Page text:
Bioenergy standards underpin sustainability

Standards will support social responsible expansion of industry

The production and use of bioenergy have the potential roles of mitigating climate change, promoting energy security, and fostering economic and social development. More than 100 world bioenergy experts recently attended the International Organisation of Standardisation (ISO) Technical Committee 248 Sustainability Criteria for Bioenergy meeting in Queensland. This meeting was about further advancing the standards which underpin sustainability efforts and developing a harmonised approach which will support the social responsible expansion of this major industry.

Sustainable bioenergy is a critical issue for the biofuels industry. End users increasingly expect that bioenergy is produced in accordance with agreed sustainability criteria and requirements. At the same time land use, biodiversity, greenhouse gas emission, soil degradation, water use and socio economic issues are often mentioned problems in the context of bioenergy. 2nd generation biofuels made from non-food competing feedstocks represent one of the major industrial opportunities today for our planet in the sustainable energy technology field.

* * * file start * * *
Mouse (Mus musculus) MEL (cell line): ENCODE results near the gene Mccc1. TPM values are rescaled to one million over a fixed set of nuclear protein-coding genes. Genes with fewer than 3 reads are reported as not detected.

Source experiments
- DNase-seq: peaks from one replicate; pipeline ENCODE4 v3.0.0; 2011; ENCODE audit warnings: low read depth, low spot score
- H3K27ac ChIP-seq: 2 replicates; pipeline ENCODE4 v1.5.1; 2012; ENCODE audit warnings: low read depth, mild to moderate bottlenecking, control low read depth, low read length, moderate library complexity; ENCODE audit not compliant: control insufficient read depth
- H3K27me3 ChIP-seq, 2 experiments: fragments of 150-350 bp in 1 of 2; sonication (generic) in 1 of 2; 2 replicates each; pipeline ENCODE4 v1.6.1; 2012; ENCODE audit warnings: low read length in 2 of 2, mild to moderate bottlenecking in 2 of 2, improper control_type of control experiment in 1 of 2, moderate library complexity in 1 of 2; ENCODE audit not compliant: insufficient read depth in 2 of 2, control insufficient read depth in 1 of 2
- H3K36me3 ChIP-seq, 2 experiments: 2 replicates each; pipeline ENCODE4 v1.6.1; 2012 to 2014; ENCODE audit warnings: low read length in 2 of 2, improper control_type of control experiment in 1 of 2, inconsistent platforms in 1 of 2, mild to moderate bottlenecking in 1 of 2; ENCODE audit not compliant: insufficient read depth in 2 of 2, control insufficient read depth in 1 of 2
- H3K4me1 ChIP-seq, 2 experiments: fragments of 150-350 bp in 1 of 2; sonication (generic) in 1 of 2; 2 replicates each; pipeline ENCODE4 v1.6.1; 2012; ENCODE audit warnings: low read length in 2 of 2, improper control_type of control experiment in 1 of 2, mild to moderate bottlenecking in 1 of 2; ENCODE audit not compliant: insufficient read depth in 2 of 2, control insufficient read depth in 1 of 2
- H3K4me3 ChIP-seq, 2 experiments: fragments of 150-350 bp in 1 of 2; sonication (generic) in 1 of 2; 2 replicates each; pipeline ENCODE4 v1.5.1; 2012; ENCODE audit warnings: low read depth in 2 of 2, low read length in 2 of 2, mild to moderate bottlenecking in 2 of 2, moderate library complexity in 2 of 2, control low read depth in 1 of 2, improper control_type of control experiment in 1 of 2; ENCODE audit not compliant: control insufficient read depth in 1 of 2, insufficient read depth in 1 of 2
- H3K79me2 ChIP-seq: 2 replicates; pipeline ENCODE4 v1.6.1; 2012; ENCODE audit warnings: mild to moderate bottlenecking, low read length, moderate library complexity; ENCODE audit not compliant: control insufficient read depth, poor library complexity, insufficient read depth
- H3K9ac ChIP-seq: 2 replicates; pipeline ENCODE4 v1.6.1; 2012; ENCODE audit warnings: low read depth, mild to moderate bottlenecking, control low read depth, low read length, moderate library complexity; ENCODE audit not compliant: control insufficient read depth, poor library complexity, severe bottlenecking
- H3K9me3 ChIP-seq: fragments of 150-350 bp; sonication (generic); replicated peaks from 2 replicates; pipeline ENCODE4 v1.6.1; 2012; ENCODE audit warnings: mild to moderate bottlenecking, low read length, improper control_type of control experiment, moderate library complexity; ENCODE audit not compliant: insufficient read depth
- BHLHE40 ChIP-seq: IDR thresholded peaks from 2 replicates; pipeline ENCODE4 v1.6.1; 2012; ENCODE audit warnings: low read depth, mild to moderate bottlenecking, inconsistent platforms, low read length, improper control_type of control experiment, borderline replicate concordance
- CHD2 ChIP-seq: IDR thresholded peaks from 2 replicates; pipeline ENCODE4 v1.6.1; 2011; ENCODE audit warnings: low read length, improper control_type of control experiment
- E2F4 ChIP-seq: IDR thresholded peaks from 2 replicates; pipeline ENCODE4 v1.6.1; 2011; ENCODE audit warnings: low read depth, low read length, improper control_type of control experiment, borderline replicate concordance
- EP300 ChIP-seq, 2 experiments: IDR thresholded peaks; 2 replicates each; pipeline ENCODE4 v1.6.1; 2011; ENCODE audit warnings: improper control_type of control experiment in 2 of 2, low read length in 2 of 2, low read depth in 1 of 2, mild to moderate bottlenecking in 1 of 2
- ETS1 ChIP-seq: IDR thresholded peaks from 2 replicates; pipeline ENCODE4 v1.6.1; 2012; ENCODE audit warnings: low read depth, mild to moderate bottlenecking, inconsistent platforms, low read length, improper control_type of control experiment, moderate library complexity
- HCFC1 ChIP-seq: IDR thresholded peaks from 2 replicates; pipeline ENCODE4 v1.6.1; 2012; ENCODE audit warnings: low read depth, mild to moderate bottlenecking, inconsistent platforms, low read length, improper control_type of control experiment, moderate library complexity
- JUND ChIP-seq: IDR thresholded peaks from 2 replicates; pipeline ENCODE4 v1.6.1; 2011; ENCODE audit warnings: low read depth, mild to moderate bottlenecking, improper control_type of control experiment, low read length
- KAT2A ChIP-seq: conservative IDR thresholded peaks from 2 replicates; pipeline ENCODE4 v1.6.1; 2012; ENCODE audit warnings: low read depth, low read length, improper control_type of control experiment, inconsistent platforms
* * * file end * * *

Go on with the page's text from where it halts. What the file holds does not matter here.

Australia has several comparative advantages that increase its potential to develop a sustainable and competitive bioenergy industry, including:

  • an abundance of sunlight, flat land and a climate suitable for growing dedicated energy crops
  • world-class expertise in agricultural science
  • a strength in natural resources and infrastructure industry development.

Standards Australia is a participating member of the ISO Project Committee. CFA representative Tracey Colley, who is active on the Australian Standards mirror committee EV-020 Sustainable criteria for bioenergy, participated in the ISO meeting in Queensland.